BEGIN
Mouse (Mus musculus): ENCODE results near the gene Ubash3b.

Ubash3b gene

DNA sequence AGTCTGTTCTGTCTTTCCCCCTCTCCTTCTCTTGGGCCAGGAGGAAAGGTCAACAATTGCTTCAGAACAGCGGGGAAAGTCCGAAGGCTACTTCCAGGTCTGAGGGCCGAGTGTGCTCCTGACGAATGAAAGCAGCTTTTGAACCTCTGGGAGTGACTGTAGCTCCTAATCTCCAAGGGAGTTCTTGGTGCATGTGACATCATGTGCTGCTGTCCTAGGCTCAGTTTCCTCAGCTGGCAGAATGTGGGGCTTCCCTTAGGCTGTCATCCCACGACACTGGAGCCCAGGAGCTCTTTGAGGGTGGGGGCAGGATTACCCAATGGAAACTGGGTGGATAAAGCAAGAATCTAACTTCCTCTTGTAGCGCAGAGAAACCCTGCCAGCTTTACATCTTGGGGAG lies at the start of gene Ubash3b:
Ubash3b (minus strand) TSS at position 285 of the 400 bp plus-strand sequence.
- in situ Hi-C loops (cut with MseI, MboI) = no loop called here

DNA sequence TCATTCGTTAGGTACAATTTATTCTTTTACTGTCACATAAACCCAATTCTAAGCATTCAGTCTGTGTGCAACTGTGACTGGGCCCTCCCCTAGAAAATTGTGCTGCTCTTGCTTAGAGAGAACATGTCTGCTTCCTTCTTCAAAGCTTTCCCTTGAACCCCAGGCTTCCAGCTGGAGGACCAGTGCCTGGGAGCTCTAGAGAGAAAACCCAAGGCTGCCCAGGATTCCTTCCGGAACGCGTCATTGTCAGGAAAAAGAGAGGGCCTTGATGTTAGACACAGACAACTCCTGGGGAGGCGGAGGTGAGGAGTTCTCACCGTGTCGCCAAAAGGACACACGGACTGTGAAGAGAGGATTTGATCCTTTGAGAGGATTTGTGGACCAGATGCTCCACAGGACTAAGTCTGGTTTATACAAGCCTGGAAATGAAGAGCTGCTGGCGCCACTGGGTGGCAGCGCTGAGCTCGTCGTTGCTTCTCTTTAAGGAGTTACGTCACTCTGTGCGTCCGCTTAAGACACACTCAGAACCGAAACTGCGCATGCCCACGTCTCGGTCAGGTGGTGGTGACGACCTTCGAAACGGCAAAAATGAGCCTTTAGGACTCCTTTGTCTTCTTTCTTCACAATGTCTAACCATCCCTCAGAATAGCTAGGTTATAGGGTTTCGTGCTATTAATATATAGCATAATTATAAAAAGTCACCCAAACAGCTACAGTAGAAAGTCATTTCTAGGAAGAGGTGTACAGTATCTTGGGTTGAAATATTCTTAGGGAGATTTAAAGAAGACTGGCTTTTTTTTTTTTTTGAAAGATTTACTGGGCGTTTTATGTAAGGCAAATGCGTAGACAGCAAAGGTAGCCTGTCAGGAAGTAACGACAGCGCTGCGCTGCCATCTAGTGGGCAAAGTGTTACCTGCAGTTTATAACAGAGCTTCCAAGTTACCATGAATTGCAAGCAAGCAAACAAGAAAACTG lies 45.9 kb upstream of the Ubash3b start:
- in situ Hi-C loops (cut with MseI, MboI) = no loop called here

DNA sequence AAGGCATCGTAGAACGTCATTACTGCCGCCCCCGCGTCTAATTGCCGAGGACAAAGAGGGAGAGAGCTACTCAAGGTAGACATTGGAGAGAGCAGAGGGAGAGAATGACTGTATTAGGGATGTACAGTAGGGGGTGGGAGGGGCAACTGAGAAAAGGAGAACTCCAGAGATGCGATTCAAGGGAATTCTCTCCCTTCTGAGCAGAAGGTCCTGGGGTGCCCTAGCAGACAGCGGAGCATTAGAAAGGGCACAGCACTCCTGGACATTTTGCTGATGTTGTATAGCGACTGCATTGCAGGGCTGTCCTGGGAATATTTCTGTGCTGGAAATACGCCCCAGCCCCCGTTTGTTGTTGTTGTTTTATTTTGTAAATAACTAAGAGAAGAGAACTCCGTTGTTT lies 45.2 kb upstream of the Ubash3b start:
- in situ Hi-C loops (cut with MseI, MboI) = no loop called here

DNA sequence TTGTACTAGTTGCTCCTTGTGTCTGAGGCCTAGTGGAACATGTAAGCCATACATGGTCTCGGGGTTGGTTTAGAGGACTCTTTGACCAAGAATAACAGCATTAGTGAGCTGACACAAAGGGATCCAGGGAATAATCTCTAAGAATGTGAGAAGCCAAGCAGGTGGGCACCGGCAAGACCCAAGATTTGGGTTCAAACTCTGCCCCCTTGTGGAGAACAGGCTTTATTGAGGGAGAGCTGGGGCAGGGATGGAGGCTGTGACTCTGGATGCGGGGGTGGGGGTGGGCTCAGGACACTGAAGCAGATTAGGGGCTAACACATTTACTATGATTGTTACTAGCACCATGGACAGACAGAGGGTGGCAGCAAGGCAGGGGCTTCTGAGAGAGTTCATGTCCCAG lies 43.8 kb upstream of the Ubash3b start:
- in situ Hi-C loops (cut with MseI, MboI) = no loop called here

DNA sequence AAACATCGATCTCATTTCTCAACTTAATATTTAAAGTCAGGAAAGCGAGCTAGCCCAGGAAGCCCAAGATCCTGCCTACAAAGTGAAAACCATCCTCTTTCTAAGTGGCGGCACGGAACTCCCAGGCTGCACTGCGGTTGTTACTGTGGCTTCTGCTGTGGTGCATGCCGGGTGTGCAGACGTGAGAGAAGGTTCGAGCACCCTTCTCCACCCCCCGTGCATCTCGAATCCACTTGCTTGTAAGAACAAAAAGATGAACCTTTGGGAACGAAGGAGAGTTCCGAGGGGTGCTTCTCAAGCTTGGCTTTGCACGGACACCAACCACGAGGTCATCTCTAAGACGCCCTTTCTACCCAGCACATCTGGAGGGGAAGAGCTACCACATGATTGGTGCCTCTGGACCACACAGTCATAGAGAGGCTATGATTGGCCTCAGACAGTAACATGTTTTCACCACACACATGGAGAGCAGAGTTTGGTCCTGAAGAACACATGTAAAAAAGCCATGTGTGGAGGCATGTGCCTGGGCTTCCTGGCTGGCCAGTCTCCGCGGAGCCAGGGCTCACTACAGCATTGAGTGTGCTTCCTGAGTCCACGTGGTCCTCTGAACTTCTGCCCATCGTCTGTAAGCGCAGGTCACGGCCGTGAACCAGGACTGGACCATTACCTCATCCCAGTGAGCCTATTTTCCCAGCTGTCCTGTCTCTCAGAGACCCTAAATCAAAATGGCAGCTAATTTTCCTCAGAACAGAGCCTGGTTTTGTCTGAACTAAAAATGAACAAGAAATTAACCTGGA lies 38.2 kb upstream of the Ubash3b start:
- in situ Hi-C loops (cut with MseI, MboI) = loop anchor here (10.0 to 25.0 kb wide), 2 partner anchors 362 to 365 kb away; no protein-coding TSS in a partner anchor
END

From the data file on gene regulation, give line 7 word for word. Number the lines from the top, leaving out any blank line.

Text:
- in situ Hi-C loops (cut with MseI, MboI) = no loop called here